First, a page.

There May Soon be A Treatment for People Who Suffers Muscular Dystrophy

Khryss | Published 2017-08-05 16:25

Thanks to a successful trial on the man's bestfriend.

Duchenne muscular dystrophy is a genetic disorder on which the production of dystrophin--needed for muscles to properly function--is disrupted. This causes the muscles to progressively degenerate and weaken.

This is a very serious disease for those who suffer have an average life expectancy of 26 years. It affects one in 5000 males and can begin as early as age 3 which vastly advances that it disables sufferers from walking by the age 12!

But people, take heart.

An international team of researches was able to restore muscle strength in dogs that suffers the same hereditary condition with their new gene therapy. This rapidly improved their ability to walk, run and even jump! Some were even undistinguishable from those healthy dogs.

They injected them with the gene microdystrophin--a smaller version of the dystrophin gene-- to replace the same faulty gene. And after just one injection, these dogs had a “significant restoration of muscle function with a stabilisation of clinical symptoms for more than two years after injection,” said the team.

In other words, the symptoms were absent even two years after the injection! Two years!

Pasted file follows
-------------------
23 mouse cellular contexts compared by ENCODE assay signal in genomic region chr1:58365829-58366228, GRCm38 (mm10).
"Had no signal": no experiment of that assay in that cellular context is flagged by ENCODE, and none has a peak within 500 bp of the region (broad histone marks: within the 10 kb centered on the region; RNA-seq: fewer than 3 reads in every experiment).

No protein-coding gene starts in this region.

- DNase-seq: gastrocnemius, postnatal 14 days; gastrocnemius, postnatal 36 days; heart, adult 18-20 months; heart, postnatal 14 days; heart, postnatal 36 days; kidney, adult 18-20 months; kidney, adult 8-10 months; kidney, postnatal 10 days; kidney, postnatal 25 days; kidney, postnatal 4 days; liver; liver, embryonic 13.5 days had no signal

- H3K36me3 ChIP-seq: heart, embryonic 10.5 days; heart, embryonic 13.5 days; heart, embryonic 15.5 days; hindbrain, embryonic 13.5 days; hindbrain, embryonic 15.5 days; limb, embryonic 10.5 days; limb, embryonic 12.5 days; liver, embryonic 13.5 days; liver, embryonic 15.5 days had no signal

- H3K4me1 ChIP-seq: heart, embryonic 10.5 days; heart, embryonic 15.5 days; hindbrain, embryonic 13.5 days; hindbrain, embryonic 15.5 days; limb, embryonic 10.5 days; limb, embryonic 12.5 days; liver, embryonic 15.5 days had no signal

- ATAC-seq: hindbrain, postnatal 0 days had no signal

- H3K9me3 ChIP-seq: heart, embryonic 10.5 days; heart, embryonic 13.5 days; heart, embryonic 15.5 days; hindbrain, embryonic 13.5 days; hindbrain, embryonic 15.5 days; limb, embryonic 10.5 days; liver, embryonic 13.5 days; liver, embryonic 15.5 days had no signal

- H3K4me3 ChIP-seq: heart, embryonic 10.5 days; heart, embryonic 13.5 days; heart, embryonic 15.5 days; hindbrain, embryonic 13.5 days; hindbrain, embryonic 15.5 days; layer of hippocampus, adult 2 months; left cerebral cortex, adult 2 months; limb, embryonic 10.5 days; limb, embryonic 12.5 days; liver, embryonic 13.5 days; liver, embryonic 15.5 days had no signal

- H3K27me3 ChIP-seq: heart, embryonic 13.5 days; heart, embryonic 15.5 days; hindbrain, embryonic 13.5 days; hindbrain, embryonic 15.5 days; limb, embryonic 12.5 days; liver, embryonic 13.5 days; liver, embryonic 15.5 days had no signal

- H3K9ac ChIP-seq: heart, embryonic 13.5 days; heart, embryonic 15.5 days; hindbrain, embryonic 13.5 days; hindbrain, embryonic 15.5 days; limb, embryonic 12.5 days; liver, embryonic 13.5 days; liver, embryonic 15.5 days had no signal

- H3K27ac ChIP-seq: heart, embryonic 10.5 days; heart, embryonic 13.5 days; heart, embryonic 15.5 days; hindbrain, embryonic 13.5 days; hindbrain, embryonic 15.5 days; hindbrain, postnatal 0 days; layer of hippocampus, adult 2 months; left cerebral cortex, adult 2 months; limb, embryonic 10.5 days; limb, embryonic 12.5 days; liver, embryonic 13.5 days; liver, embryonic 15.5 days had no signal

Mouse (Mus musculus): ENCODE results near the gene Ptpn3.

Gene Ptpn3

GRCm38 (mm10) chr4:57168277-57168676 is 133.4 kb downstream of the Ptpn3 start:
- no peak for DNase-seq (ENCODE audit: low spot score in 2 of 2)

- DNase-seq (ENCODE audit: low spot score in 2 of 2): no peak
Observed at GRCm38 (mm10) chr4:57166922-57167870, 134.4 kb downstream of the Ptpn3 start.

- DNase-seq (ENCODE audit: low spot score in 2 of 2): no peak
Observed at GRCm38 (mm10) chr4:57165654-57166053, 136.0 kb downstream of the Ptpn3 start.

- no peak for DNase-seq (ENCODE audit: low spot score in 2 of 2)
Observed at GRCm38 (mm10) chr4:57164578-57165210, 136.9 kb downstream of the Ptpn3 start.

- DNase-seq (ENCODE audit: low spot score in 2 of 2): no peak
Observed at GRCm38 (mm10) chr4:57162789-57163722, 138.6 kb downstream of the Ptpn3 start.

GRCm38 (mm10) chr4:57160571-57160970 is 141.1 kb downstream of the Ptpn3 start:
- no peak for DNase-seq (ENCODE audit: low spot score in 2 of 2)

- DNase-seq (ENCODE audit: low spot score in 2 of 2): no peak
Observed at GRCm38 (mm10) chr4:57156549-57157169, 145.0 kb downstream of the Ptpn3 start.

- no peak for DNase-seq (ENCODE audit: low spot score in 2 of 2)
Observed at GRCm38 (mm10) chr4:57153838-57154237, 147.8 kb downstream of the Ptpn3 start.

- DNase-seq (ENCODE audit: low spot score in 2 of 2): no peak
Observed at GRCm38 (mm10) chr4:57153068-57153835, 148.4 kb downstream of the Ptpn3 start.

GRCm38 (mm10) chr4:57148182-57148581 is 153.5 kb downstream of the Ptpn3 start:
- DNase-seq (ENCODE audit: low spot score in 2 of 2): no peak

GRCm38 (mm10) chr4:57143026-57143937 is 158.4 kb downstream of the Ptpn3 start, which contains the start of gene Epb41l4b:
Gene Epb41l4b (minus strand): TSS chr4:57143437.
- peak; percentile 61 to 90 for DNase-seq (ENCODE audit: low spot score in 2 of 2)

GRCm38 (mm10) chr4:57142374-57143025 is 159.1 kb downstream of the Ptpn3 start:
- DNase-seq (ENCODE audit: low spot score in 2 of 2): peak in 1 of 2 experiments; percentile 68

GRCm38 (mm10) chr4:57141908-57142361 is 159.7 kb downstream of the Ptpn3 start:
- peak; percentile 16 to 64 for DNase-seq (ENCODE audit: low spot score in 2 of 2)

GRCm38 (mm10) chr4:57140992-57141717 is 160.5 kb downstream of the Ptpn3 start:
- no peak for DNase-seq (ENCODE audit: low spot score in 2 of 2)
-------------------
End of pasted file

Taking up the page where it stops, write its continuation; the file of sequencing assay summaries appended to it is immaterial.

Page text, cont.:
“This is tremendously exciting progress towards a gene therapy for  Duchenne muscular dystrophy," Professor George Dickson, who led the trial at Royal Holloway, said. “The studies in dogs have been spectacular and exceeded our expectations.” And hopefully, this would soon be readily available for humans as well.

“Duchenne muscular dystrophy is a horrible, wasting, life-ending disease of young people," Prof Darren Griffin from the University of Kent, said. “By making use of the canine model and showing genuine improvement in the animals treated, then real hope is present for the prospect for disease treatment in humans. The disease has long been a target for gene therapy and it is only to be hoped that sufficient funds can be awarded for this research to reach its natural conclusion and go into full clinical trials.”

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